Sasgirl pointed me to a really informative article recently. The article had to do with Gautam Malkani's book "Londonstani" which incidently has somewhat of a cult following among the South Asian community in London and to a smaller extent, here in Toronto ( the book and I had to part ways after about 50 pages because I just couldn't get used to the lingo, but for the readers that persisted the book was a rewarding read indeed).

Anyway, in a nutshell, Malkani's novel revolves around a gang of desi rude boys in London, England who are prone to cellphone scams, beating up white kids who call them "Paki," and obsessed with bling, bodybuilding and girls. Now, how is that different from any other gang of street kids one might be tempted to ask...what's different is that initially immigrant East-Indian kids followed a certain stereotype: we were all studious, conscientious, timid...almost subservient. Then, according to Malkani, in the early '90s, we were not only rejecting that, we were morphing into something aggressive and embracing gangsta rap and asserting our ethnicity in OTT (over the top) ways.

Malkani explains, and I paraphrase, that minority (Indian) communities find it difficult to integrate quickly and effortlessly, so, they may do just the opposite, that is voluntarily isolate themselves from other communities, trying to build up their self-esteem and identity so that when they reintigrate into society later on, they do so from a position of strength and on their own terms. They no longer integrate by trying to be like the predominant culture (in the case of Londonstani, the British) . With their East-Indian backgrounds and culture they know they are different and whereas they once feared that, they now embrace it. This has provided a new definition of Britishness or American-ness, as the case may be. The result is what is termed as Desi subculture- a fusion of South Asian and the mainstream, in everything from food to music to clothing.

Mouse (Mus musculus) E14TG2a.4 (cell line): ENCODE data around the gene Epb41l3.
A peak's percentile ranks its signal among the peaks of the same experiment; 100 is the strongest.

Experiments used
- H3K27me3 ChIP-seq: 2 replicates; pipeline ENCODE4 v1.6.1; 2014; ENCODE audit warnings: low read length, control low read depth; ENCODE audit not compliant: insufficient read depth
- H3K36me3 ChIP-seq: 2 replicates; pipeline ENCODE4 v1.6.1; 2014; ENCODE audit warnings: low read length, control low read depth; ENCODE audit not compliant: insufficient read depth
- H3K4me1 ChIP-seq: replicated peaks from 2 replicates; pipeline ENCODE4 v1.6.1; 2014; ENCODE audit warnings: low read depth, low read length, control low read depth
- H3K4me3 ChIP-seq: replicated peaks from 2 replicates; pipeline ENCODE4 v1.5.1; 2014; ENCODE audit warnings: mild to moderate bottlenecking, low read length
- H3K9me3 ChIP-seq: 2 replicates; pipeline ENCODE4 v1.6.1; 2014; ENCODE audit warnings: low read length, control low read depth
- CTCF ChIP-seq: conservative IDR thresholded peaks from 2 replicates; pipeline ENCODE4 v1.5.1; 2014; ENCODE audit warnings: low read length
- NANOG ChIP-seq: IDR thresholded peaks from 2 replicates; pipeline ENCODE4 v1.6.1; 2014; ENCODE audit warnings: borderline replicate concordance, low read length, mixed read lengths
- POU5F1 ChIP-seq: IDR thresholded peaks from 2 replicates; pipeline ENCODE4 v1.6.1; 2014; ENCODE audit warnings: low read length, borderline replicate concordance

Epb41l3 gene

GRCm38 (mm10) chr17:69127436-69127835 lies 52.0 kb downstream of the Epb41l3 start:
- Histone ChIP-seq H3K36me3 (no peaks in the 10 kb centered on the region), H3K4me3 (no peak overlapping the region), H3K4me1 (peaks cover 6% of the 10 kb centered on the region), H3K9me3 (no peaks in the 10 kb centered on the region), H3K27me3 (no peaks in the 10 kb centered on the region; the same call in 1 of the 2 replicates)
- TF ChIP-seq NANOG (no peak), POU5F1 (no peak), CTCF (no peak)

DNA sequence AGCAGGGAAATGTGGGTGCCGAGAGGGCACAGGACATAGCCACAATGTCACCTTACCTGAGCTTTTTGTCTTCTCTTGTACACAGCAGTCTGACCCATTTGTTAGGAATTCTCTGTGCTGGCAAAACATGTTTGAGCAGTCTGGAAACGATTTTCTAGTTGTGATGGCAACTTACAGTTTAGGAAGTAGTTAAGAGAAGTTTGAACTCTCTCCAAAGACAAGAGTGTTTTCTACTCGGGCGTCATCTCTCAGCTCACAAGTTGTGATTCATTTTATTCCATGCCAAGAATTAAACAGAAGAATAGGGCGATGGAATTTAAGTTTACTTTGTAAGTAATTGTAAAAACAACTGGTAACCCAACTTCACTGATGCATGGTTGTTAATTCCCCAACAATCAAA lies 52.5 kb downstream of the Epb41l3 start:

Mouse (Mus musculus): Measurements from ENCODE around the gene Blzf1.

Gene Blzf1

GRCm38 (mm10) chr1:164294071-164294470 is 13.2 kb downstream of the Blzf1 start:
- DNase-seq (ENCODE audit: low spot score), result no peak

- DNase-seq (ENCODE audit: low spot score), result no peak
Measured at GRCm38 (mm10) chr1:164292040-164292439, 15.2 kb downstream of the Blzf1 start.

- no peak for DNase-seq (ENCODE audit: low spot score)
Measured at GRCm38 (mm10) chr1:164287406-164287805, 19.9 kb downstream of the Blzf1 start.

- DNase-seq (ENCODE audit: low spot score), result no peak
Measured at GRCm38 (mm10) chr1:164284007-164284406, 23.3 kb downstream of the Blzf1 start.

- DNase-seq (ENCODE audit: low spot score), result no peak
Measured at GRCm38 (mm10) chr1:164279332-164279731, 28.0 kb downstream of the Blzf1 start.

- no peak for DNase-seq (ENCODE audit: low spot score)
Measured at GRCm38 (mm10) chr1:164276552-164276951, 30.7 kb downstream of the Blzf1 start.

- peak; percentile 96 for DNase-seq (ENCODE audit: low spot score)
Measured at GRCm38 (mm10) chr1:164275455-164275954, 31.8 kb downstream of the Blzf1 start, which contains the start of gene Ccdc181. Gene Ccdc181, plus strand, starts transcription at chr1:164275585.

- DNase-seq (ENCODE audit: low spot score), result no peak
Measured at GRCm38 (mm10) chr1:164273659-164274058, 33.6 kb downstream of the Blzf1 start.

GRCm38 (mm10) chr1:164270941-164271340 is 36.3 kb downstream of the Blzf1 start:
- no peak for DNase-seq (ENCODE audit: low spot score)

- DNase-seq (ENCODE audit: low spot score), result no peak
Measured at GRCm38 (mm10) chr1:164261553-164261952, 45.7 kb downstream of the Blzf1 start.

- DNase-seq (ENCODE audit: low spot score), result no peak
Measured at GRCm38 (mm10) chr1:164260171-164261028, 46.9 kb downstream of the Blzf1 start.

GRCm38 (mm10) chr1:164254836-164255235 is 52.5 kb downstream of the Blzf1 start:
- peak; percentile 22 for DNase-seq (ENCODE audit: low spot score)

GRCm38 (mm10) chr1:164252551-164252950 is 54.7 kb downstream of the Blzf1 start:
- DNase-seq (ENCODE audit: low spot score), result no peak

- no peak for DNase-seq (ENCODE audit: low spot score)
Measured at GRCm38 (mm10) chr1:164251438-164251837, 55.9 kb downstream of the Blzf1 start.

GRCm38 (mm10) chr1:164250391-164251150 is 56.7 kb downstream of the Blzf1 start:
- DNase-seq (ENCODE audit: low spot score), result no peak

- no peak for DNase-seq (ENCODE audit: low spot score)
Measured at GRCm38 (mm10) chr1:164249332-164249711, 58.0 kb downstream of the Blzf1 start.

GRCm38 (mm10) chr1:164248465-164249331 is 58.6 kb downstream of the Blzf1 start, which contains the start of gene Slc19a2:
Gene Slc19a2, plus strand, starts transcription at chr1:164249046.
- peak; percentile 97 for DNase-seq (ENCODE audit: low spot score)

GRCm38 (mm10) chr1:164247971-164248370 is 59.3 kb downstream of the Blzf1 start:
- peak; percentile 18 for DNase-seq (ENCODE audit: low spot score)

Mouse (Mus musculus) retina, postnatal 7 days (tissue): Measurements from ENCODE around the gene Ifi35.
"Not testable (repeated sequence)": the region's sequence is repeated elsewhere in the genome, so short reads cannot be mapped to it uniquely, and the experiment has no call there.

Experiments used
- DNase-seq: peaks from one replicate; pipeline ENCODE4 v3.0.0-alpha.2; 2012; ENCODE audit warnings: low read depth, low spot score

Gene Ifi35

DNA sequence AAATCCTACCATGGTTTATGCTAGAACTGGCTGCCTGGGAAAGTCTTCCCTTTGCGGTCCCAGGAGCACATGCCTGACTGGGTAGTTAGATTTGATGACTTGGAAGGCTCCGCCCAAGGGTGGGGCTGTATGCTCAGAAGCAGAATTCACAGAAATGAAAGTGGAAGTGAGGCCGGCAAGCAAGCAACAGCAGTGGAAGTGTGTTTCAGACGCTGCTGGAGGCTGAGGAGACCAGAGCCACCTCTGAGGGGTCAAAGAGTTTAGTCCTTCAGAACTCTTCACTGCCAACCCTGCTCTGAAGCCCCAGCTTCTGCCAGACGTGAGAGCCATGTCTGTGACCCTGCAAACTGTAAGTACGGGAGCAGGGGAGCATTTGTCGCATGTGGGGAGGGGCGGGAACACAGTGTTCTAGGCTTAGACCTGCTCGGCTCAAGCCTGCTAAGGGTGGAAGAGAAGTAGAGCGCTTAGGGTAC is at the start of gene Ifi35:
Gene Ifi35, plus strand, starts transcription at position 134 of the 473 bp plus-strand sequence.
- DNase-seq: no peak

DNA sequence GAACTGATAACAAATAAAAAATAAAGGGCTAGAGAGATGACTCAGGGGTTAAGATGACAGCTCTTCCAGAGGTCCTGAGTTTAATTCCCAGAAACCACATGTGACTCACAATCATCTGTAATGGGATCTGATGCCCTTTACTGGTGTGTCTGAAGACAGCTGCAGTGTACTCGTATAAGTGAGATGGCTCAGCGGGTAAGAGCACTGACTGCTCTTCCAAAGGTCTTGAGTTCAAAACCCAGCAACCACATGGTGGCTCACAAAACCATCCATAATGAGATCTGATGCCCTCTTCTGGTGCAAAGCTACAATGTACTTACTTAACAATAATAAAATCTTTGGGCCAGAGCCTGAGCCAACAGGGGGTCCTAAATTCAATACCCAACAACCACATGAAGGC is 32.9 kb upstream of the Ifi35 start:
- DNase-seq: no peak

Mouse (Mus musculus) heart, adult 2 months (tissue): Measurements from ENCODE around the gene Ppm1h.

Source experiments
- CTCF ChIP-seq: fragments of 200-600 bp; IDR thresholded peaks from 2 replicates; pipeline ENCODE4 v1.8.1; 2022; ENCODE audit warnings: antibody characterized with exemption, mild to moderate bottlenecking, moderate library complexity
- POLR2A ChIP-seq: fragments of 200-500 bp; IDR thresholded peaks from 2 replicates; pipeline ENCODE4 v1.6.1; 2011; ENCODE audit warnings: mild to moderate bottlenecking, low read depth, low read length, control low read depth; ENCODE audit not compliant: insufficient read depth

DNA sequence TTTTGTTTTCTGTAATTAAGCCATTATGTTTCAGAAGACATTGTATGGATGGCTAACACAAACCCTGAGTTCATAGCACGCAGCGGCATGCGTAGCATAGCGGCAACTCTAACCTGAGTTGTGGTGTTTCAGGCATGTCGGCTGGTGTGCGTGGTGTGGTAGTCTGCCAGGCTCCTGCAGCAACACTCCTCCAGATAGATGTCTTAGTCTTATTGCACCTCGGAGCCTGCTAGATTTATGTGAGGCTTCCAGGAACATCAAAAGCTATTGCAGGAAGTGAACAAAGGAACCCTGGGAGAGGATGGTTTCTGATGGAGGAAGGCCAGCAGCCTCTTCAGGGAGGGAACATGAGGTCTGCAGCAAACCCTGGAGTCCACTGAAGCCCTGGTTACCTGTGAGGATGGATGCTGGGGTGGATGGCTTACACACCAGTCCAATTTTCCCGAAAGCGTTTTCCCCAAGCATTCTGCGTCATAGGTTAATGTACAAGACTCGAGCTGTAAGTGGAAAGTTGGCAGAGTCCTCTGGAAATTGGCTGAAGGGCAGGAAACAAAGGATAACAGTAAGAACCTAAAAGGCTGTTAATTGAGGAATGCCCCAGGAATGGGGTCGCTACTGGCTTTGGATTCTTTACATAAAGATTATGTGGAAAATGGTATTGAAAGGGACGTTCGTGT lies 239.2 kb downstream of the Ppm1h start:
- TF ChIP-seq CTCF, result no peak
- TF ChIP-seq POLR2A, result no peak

According to Malkani, the word “desi” literally means countrymen and refers specifically to the diaspora of the Indian subcontinent. It is broader than terms such as Indian, Pakistani, Hindu, Sikh or Muslim, and yet narrower than the term Asian or even South Asian. It acts as a self-determined alternative to the word “paki” and the enthusiasm with which it has been embraced suggests a conscious decision against appropriating the offensive word paki and trying to turn it into a positive the way black kids have done with the word “nigger”.

Last year, “desi” appeared as a noun in the Oxford Dictionary of English, having been first introduced as an adjective in 2003. Meanwhile, mainstream media outlets have employed it
for programming - such as the BBC’s Desi DNA show - and even an entire channel in the case of MTV Desi. There is also the Desi-Lit book club of which I am a proud member!

All this semantics is important because, as a result of the word’s development, desi is now closer to the term “latino” than “Hispanic”, and it has come to refer to a loose subculture rather than a rigid ethnicity.

So, are all Indian expats desis? I don't think so. To me, a "desi" is a person of Indian origin, living outside of India and embracing all things Indian. For instance, I have a lot of Indian friends here in Canada who are, by their own admission, "coconuts" - brown on the outside, white on the inside. They could not and would not like to be considered Desis.

What does being Desi mean to you?
Wednesday, October 25, 2006

postheadericon Batting my eyelashes!

FINALLY, a cosmetic enhancement I might be tempted to try!!! OK, I'm kidding, but longer lashes is always a good thing, isn't it?

Culled from CNN/IBN:

"DO you think you've seen it all when it comes to cosmetic surgery? Look more closely.

Eyelash transplant surgery wants to become the new must-have procedure for women -- and the occasional man -- convinced that beauty is not so much in the eye of the beholder as in front of the eye itself.